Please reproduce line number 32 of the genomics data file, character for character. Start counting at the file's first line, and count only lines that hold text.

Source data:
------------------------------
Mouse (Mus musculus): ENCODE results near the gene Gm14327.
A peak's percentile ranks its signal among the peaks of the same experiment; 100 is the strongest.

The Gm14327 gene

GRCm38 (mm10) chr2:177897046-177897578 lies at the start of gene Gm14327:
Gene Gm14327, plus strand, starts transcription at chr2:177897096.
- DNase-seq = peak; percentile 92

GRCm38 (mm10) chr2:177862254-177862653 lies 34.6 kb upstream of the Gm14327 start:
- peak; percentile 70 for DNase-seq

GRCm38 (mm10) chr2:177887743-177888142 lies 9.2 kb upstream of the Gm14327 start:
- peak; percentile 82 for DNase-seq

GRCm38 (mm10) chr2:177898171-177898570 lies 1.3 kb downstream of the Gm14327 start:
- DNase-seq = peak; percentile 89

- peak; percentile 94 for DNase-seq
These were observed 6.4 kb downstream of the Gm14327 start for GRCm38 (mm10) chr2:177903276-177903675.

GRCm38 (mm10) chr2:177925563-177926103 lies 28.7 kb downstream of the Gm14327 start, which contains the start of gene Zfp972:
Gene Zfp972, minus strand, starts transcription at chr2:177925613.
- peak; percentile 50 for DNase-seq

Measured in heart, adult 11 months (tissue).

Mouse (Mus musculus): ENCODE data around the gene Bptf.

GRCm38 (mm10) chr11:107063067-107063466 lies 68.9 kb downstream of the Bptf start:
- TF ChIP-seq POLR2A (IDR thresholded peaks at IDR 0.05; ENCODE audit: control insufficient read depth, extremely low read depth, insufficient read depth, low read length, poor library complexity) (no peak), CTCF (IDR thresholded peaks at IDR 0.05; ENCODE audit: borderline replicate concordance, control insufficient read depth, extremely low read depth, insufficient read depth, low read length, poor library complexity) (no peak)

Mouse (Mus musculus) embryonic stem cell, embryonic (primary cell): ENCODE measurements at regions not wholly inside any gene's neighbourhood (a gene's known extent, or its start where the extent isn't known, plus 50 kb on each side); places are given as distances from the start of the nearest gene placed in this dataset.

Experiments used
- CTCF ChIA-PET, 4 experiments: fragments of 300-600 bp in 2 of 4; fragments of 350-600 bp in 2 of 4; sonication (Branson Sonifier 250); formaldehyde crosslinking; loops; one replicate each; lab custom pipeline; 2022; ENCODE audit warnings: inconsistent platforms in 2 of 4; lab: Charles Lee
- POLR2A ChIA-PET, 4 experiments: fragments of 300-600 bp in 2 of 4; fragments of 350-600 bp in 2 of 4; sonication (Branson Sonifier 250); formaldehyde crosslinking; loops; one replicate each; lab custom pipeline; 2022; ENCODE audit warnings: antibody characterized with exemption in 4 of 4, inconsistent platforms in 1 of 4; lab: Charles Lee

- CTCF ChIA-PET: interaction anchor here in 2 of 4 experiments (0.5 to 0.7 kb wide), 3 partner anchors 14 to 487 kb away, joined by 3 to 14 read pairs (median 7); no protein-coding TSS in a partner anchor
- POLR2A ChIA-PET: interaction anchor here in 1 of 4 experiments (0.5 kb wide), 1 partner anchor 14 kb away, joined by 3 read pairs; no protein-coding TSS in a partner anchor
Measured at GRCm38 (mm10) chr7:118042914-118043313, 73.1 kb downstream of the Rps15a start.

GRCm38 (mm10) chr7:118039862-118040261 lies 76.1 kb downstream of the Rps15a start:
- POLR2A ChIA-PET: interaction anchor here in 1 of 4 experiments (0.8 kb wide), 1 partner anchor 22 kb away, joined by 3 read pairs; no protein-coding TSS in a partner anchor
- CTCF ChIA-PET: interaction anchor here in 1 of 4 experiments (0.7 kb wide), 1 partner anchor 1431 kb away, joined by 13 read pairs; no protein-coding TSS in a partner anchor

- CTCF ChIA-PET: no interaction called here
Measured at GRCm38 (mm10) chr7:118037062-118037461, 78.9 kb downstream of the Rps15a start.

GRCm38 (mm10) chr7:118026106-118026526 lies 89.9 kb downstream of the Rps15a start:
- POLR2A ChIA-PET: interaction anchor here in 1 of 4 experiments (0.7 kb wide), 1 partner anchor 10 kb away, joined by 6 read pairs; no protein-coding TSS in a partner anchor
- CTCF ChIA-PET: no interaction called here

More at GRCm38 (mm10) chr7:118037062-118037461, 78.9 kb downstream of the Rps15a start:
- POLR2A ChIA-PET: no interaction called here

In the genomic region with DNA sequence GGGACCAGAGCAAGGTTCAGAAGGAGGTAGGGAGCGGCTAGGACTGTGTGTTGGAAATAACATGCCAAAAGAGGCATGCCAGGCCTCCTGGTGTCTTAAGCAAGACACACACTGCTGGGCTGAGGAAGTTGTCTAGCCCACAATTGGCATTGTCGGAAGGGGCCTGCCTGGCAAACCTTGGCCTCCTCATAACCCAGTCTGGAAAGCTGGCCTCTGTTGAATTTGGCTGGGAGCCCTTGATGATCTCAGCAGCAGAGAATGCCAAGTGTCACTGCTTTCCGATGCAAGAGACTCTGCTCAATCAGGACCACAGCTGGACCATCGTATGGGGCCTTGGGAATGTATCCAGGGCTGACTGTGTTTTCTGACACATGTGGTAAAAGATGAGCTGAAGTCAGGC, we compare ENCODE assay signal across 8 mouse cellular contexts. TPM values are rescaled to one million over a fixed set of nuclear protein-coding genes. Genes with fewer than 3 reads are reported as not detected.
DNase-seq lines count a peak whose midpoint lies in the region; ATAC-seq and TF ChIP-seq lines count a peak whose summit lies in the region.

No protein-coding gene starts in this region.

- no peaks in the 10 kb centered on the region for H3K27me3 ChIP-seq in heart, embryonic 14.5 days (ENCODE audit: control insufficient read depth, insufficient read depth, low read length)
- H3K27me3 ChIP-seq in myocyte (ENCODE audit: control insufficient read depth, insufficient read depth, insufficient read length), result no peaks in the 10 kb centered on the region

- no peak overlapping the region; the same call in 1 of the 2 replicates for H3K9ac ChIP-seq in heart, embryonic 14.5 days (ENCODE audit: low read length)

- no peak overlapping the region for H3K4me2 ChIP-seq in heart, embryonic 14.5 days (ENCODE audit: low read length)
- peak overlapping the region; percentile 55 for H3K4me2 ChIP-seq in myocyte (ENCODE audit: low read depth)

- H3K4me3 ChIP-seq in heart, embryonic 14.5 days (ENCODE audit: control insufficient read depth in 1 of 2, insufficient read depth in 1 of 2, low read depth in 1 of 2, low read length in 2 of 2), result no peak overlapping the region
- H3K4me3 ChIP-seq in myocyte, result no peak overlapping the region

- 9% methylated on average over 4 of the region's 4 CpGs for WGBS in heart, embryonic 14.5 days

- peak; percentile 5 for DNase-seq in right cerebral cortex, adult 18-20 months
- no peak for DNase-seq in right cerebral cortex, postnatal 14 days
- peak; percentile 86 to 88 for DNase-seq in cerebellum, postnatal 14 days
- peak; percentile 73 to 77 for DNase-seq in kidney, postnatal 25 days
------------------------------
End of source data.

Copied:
- CTCF ChIA-PET: no interaction called here